Written by Cole Clouse


Preface: Pansori is a musical storytelling style of Korea originating in the Joseon Dynasty. Consisting of only a singer and a drummer, pansori is a very guttural, deep, bellowing style of music. It is something that needs to be seen and heard in person to be truly appreciated.

Seopyeonje is not an easy film. The third film by this director that I have seen (The Taebaek Mountains and Chunhyang being the first and second, respectively), Im Kwon-taek has a tendency to show the true nature of his subjects. A lower-class, wandering musical trio travels from city to city. A stubborn, rigid father. A blind, reserved daughter. A headstrong, rebellious son. A dying, unappreciated music. This is the foursome that makes up our story.

The story itself is, on the surface, very basic. A widower twice over pushes his love for pansori onto his two children. The daughter accepts her lot in life, acquiescing to her father’s demands. The son follows the same path until eventually it becomes too much, and he strives to break out and forge his own path in life.

Through his interaction with his children, it is obvious the father puts far more love into pansori than his family. And herein lies the crossroads that Korea is still standing at to this day. If today’s younger generation does not care for their past and culture, how does one respond? It is a universal feeling that we will all go through as we age in life. Be it small social mores to larger cultural practices, what is the proper course of action we as societies should take? Pushing too hard can lead to alienation (the son) or placidity (the daughter). The history exists, but at what cost to the youth? And can pansori even exist without the passion needed to perform it? The father, hypocritical as it may be, scolds his daughter. “How can you not sound mournful in your singing when you have had the life I have given you?”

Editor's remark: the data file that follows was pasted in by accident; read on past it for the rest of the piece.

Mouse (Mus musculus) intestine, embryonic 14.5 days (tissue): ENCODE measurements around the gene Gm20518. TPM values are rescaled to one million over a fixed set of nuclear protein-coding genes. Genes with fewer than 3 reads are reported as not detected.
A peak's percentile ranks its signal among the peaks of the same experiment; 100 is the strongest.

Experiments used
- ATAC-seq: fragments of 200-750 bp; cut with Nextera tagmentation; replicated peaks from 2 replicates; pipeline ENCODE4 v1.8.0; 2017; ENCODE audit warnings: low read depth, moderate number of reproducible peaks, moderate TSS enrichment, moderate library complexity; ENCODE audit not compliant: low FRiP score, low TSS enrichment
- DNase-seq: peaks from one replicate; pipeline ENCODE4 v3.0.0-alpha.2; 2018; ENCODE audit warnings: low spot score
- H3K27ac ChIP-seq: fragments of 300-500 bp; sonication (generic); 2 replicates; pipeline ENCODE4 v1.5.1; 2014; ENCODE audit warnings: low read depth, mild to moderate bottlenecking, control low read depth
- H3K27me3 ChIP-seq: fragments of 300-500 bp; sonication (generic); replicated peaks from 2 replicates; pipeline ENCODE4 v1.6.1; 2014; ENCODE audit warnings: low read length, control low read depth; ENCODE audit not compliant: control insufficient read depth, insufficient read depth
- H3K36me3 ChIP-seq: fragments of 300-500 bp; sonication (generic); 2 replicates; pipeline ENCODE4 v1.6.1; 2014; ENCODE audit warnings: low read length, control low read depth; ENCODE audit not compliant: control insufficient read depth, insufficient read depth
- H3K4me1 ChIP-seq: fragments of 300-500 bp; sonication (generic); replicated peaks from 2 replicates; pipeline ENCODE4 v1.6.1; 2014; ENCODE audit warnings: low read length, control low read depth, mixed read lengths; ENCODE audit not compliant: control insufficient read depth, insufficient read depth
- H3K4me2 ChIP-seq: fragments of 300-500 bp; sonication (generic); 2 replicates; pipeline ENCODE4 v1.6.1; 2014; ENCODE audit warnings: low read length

It is not only the characters and screenplay that show a feeling of want. Jeolla residents will notice filming locations of Boseong and Naju just to name a few. The camera work is fantastic. Interspersed throughout the movie are longing shots of the trio hiking long distances to the next town, practicing their songs, singing to potential audiences along the way. The Korean equivalent to minstrels of years past. The movie takes place in a time when Korea was going through a sudden upheaval in their economy, and they were making massive changes to the country. But the movie doesn’t focus much at all on this urbanization, and instead puts more emphasis on the countryside. More resistance to the changing times?

All in all, Seopyeonje is a movie full of sorrow. It longs for the past. It knows the future is inevitable but is unsure of how to react accordingly. The familial drama is kept focused and tight. The outsiders to the family are inconsequential. There are no side stories, sub-plots. The audience is given exactly what they need to understand the bigger picture and no more. It never gives an indictment on the changing times like other films of its kind might. It gives no answers, but instead, it points the viewer inward and poses far more questions than we started with.

Note: This video can be seen it its entirety with English subtitles on the YouTube page, KoreanFilmArchive.

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